The owner describes this piece as a Nippon humidor or canister and we know that those pieces would have had porcelain tops.  This marriage, however, is quite innovative.  The brass lid does fit snuggly, maybe more than it should, but it has an Asian blossoming lotus pattern which compliments the flower on the porcelain base.  Unfortunately, this type of marriage can have a serious effect on buyer interest and the overall worth of the piece in comparison to it's original value.

What about marrying pieces from different countries?  This detail should not be a serious consideration. Remember that porcelain painters, for over 150 years, have been buying their white ware blanks from different areas of the world.  They paint their blanks and put sets together at their own discretion and good taste.  It is very common today to find antique porcelain sets, in their original condition, that have pieces from different countries.

Can you marry pieces that are painted by different artists?  Matching hand painted pieces is always a lot of fun but also challenging.  Don't try to match pieces by the artist signatures, it rarely happens.  Instead, work on matching the artistic style along with the colors of course.  Many china painters trained in factories that produced very similar styles of artwork.  Several years ago I purchased four gorgeous highly priced hand painted dresser pieces but they were presented without their dresser tray.  At first, I thought I would never find an appropriate tray that could possibly do justice to these incredibly well painted pieces.  About a year later, I found a tray.  The colors matched so well that I couldn't believe it wasn't the original tray.  When I married the five pieces together, I thought the two different artists must have sat side by side while they were painting.  If it weren't for the different artist's names, I could not tell that the tray is not original to the other pieces. Since then, I have found a charming complimentary open hat pin holder. I am happy to share some photos with you.

Truthfully, I never thought I would ever own a porcelain marriage but these pieces pushed me over the edge and really captured my heart.  Most porcelain dealers, including myself, know that porcelain marriages can be a deterrent for some buyers but there are always those exceptions that cannot be resisted.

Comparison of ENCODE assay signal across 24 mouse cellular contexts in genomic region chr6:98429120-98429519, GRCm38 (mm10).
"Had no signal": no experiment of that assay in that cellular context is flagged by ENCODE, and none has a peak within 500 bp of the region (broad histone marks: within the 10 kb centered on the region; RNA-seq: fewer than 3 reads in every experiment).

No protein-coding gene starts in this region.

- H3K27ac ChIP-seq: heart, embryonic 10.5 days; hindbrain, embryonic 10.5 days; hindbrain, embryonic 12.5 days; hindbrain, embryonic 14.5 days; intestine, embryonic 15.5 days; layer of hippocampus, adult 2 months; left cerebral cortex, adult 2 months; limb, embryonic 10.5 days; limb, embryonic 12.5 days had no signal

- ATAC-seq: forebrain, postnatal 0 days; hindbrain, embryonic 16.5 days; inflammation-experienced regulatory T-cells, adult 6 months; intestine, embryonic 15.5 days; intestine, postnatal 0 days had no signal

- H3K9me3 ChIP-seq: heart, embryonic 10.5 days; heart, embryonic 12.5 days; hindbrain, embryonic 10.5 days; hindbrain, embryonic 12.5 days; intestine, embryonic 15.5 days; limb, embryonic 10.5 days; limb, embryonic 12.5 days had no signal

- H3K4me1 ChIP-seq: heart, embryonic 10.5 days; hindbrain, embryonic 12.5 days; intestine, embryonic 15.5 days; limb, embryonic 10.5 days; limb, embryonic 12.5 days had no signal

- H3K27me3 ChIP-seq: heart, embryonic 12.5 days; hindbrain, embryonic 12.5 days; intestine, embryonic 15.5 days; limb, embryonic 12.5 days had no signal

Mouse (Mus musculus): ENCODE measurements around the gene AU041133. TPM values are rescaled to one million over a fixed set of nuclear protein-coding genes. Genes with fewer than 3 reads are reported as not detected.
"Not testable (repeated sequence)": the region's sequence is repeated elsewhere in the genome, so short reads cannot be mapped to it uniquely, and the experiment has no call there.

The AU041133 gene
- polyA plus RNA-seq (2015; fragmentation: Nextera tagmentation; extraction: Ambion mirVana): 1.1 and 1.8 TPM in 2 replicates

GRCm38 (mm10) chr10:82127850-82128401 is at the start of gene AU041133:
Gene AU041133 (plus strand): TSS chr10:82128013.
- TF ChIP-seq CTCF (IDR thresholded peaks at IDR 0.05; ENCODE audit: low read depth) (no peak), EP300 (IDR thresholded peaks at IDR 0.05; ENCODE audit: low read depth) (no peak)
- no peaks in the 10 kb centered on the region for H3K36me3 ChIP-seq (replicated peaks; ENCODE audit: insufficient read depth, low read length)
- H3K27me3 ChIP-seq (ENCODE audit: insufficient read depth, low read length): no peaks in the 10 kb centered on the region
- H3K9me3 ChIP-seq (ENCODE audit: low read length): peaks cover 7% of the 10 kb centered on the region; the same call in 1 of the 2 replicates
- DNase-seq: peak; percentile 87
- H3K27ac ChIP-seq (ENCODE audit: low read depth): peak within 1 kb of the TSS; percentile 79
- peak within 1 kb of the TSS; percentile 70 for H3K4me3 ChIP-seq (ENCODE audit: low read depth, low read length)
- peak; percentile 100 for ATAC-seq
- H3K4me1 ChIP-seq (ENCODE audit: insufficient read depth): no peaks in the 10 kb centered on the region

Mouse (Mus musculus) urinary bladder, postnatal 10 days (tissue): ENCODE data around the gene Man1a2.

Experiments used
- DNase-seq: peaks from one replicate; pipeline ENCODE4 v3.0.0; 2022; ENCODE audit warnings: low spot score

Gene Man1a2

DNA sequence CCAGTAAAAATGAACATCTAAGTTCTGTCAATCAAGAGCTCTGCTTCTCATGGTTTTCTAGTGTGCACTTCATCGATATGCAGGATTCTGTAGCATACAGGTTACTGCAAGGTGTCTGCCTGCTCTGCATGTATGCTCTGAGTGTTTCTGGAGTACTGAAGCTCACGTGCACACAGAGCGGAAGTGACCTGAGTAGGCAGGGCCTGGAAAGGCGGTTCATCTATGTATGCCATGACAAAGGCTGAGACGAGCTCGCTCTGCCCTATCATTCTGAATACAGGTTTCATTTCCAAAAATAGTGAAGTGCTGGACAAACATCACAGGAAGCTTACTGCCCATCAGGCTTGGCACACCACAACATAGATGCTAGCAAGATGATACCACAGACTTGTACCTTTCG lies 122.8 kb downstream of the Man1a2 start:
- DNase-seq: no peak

So how do you know what your porcelain marriage is worth?  The estimated value can be determined by the value of the original remaining pieces, along with the individual value of each added piece in accordance to how well they look and fit together.  It's not an easy thing to determine and all pieces must be in pristine condition in order to maximize their values. Of course the quality of the  artwork is of the utmost importance. When you find a set that you really love, it won't matter if it's a marriage, as long as it's superior quality and makes your heart throb.

The day I purchased those four dresser pieces, I broke my own rule about buying incomplete sets but they were so incredibly beautiful that I could not resist them.  When just the right tray came my way, I realized something that I had not appreciated before, that the ideal porcelain marriage is truly an acceptable match.

I hope this article is informative and helpful.

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Related Articles: 
Porcelain Conditions: the Good, the Bad and the Ugly - Addresses commonly used descriptive terms.
Our Love Affair with Limoges - Our unending attraction to some of the finest porcelain worldwide.

Nippon, Noritake, Occupied Japan - History